That leaves the fuel. There are different formulations all over the country based on the intelligence of the state's politicians. I'm in the middle of Wisconsin, and I have never had a fuel problem. The only issue I have is with a 1980 Volare with a carburetor. The fuel evaporates out of the float bowl overnight. There was a simple fix for that but I never did it. When that car sits for a year, the battery is still charged, but it takes considerable cranking to get the fuel into the carburetor for the engine to start. Other than that, this car also has gas in it that is over five years old. (I like to add a few gallons of fresh gas every two or three years, but this car also rarely gets driven).
To be fair, there are some places in the country where gas can go stale in as little as a month. I'm not an expert in what happens to it other than engines won't start, or they'll run very poorly. One of the concerns is varnish buildup. That can plug the very fine filter screens in injectors. Most gas today has additives to dissolve that varnish and prevent it from forming. If that has happened on your car, it's there now, and draining the gas isn't going to get rid of it in the injectors. I would install the new battery, then see how the engine runs. I would guesstimate there is perhaps an 90 percent chance the engine will run just fine.
Related to this, there are people who insist the gas tank should be full when a car is put in storage because that leaves no room for air with its humidity that will condense into water. These are the same people who never let the tank get lower than half full in winter for the same reason. That story doesn't hold, ... Uhm, ... Water! If you have a 20 gallon tank and run it almost empty, then fill it, you sucked in 20 gallons of air to replace that gas, along with the moisture in the air. If you run it half empty twice and fill it each time, you sucked in 20 gallons of air and the moisture in it. The difference is if that humidity condenses into water droplets, ethanol mixes with it and helps it to burn in the engine and be gone. When the tank is empty, (of gas), it's also empty of condensed water. If the tank is always at least half full, there will always be condensed water in it. Fuel line freeze-up is no longer a concern since ethanol in the fuel is like adding a dozen bottles of Heet fuel line antifreeze, but corrosion of metal parts is still an issue.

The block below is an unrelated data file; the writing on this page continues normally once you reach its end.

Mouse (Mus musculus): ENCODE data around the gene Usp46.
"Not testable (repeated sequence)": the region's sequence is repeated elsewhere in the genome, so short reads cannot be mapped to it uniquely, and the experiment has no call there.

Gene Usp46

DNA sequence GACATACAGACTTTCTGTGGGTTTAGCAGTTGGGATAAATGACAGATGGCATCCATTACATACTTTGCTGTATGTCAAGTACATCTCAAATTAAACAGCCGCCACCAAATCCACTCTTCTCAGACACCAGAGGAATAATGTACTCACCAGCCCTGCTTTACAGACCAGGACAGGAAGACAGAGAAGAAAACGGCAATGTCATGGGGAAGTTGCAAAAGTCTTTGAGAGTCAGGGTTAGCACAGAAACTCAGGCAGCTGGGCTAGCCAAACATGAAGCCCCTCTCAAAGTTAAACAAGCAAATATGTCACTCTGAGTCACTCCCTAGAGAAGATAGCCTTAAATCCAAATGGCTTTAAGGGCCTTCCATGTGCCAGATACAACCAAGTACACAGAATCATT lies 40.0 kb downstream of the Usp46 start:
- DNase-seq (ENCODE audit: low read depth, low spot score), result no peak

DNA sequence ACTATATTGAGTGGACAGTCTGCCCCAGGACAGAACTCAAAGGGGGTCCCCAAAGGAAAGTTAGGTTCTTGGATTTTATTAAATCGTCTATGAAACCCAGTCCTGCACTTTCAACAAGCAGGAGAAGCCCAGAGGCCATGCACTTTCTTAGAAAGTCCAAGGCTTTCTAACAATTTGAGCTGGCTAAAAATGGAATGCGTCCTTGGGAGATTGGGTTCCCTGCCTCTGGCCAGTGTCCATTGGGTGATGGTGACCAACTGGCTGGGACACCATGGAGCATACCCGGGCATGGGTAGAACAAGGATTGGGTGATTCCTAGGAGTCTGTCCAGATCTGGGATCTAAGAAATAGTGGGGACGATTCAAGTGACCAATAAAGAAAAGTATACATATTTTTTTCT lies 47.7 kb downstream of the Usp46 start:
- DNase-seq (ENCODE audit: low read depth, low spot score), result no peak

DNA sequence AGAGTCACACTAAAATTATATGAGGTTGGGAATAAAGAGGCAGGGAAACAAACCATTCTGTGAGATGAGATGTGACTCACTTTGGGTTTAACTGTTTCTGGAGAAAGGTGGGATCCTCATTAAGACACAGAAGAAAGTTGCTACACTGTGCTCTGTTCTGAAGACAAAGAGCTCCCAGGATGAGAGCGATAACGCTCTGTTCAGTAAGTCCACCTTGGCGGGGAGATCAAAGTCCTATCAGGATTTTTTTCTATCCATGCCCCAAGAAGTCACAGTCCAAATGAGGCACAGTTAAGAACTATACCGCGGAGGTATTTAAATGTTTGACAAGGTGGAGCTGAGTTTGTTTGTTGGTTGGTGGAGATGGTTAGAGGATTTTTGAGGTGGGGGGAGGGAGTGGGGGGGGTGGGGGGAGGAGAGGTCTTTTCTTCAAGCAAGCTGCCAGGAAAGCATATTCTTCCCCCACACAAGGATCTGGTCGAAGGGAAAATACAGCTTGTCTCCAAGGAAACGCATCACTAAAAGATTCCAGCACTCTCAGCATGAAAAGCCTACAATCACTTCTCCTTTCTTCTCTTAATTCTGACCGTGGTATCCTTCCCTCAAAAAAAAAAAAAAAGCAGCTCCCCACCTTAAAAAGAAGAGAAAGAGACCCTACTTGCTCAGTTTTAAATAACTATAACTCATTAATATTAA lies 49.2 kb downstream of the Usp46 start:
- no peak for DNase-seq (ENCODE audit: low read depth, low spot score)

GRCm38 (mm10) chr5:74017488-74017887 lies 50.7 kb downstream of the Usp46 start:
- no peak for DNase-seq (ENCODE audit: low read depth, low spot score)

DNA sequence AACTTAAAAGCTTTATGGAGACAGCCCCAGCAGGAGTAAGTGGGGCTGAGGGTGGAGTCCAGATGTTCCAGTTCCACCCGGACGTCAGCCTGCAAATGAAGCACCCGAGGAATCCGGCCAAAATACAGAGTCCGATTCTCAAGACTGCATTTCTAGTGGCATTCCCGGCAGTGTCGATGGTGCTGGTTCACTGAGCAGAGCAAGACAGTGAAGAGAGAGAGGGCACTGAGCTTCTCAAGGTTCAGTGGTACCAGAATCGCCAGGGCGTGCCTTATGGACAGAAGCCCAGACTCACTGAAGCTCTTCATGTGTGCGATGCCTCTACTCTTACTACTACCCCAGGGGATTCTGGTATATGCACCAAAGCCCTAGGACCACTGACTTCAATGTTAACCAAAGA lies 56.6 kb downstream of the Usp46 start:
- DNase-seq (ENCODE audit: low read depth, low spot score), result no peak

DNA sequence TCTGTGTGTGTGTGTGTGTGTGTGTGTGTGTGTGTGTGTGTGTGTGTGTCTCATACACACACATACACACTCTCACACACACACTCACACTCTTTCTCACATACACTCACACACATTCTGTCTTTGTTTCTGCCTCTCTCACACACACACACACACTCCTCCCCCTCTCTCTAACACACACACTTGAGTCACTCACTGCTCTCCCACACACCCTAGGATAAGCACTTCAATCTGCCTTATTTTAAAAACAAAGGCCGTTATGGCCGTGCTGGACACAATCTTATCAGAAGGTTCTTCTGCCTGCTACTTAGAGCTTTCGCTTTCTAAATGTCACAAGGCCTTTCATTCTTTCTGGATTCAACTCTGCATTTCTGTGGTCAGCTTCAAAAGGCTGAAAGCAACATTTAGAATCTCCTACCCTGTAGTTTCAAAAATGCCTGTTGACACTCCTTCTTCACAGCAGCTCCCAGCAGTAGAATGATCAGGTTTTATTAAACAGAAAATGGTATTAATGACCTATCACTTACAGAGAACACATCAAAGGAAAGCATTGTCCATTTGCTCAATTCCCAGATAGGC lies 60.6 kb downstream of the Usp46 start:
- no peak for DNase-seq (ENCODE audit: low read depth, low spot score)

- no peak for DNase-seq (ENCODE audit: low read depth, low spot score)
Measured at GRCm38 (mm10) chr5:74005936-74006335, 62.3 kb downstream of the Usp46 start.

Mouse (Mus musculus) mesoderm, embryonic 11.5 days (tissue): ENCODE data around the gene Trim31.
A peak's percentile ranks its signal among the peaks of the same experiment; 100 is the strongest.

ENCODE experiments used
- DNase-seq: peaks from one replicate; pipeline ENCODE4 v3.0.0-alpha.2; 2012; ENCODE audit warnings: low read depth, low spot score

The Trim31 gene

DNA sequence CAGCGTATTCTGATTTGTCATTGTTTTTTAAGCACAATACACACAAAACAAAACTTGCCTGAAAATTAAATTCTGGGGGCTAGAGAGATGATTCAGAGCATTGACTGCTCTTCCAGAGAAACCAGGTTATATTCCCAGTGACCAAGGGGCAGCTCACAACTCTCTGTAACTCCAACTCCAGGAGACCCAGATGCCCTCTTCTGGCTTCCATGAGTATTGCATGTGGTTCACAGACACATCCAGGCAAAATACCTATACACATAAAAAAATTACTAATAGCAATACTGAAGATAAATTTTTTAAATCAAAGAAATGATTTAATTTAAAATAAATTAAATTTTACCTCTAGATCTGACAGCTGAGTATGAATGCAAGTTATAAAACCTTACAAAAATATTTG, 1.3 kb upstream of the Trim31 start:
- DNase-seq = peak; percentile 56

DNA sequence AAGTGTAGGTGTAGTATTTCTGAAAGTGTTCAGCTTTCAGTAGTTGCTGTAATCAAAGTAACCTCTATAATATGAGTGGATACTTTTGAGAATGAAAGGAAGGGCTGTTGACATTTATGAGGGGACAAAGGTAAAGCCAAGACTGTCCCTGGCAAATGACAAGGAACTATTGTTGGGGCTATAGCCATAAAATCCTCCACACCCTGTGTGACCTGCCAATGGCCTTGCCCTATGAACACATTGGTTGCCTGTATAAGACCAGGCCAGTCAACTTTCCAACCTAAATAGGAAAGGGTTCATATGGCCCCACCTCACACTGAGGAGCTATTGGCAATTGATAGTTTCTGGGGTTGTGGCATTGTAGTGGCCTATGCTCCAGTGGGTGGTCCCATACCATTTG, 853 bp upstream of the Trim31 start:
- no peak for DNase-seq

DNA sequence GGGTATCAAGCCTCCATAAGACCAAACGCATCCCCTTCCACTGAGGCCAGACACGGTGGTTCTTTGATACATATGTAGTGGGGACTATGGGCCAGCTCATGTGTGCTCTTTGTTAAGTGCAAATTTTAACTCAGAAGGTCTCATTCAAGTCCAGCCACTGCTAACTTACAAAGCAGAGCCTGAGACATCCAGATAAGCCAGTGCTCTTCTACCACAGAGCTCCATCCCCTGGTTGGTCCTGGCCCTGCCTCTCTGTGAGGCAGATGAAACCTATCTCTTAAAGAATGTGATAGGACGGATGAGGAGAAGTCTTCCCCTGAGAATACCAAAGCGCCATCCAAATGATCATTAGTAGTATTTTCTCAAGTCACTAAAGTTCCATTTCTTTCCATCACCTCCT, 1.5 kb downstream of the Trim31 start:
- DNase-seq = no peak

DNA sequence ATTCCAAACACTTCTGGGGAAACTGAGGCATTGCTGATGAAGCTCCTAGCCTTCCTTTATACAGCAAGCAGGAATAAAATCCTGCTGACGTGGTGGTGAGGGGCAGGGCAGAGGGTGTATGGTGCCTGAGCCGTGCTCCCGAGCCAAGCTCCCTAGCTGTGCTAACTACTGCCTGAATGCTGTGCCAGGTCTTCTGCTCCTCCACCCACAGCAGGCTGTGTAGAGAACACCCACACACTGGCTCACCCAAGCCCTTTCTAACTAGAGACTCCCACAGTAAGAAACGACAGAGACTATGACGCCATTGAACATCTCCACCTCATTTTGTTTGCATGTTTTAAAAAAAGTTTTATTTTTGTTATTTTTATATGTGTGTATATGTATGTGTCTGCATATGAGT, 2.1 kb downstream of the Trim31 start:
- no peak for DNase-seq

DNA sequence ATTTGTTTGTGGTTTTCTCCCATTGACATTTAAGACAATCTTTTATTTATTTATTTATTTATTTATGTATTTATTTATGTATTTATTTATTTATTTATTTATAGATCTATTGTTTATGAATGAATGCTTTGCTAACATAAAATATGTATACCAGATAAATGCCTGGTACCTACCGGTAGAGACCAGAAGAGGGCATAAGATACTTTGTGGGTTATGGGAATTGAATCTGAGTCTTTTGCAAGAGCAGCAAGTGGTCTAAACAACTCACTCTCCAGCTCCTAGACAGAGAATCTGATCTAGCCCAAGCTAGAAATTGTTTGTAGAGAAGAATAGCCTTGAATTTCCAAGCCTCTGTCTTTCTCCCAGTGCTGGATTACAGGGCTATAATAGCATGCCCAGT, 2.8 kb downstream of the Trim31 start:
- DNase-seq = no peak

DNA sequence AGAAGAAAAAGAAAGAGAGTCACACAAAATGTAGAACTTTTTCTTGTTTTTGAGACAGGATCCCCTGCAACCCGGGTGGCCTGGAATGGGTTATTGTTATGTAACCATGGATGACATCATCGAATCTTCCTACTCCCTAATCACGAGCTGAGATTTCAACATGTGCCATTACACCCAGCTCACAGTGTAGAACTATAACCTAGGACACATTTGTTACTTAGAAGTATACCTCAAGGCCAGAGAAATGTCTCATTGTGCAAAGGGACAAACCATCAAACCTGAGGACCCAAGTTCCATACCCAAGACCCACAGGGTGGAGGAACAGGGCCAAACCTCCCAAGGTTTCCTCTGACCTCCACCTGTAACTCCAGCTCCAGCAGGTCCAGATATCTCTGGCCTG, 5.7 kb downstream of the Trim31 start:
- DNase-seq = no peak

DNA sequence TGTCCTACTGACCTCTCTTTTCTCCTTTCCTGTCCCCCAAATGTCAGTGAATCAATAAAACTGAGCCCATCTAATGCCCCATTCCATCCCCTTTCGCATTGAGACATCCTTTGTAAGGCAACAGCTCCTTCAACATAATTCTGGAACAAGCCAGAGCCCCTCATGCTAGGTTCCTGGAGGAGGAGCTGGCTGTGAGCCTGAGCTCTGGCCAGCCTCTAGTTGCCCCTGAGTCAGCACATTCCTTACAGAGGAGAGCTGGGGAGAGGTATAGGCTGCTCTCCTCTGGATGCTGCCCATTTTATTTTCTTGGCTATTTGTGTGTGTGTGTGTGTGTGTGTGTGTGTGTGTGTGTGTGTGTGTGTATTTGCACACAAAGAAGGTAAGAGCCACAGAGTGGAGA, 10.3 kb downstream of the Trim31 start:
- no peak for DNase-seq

Also, if you DO put the car in storage with a full tank of gas, and it goes stale, how do you fit any new, fresh gas in it later? It makes more sense to park the car with very little gas in the tank so you can add later when you're about to start it again. I'm not sure about your car, but most models around that time used a fuel pressure regulator on the engine, and a return line to the tank. Each time you turn on the ignition switch, the fuel pump usually runs for about one second. It will stay running any time the engine is rotating, (cranking or running). That means the gas is circulating very quickly up to the engine and back into the tank, perhaps as much as a gallon or two per minute. That means any fresh gas you just added will make it up to the engine almost right away. You don't have to wait for the gas in the line to get used up first.
Once the engine is running, take the car to have the oil and filter changed, mainly to replenish the additives that deteriorate over time. Those are detergents, seal conditioners, anti-foaming agents, and things like that. If the oil drained out of the filter and air mixed with the sludge that was left in it, I suppose it's possible the filtering element could become plugged. There is always a bypass valve to allow oil to get through, but it will be unfiltered oil. I don't know if I'd be concerned with the fuel filter unless it's due for regular maintenance. There is always gas and ethanol in the filter. The only difference is it's standing still when the car is in storage and it's moving when you're driving.
Friday, May 29th, 2015 AT 9:17 PM